Monitor Output – This is another sign that this feature list comes from a film guy. Not only is it difficult to accurately focus a DSLR camera using the built-in LCD monitor, no one else can take a look. And on a film set there are lots of people who need to see what’s happening in the camera in real time and for playback.

In fact, most sets will have whole little network for distributing audio and video to various people. If your camera doesn’t have monitor out, it will not be used on a set like this. If you’re shooting by yourself you still need to use a good external monitor sometime and see how much easier it is to focus.

Recording Formats – More is better. A particularly useful feature is shooting at twice the frame rate of the final program. 60 frames a second played back at 30 frames a second gives you a beautiful 2-to-1 slow motion effect with every frame perfectly captured. Taking a 30 fps video and using a function in your editor does not produce the same result. You will get slo-mo but it will not look nearly as good. It may actually have so many artifacts that it’s unusable. In the film world this is called overcranking and all pro film cameras have variable frame rates.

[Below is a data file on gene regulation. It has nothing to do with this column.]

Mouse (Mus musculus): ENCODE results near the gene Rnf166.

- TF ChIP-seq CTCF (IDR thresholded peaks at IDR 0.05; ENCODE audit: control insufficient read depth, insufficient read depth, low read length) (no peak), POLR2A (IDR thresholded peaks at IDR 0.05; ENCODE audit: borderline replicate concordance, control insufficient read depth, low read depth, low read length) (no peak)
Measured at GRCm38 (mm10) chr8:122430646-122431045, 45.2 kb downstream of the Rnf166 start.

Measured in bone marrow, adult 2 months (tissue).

Slow motion is like way-short depth of focus. It’s nice to have that trick in your bag but it’s not something you want to use all the time. From one perspective, just have the option to shoot double the rate is barely enough to make the camera useful. Sometimes you want just a little overcranking, sometimes a lot more than double.

Like I said, it’s clearly a list from a guy who knows a thing or two about making films. And if you’re intent on using a DSLR to shoot your film you’d do well to spend some time thinking about what’s important to you. You may even decide to pick up two different cameras so you can take advantage of their different strengths.

For instance, one set of lenses will produce significant changes in the frame when switched from the full sensor Canon 5D and 7D. Your full sensor 50mm lens on a 7D will be ‘zoomed in’ more than on a 5D. That may be just the effect you’re looking for. Working with a smaller set of great lenses and two camera bodies is likely a good idea.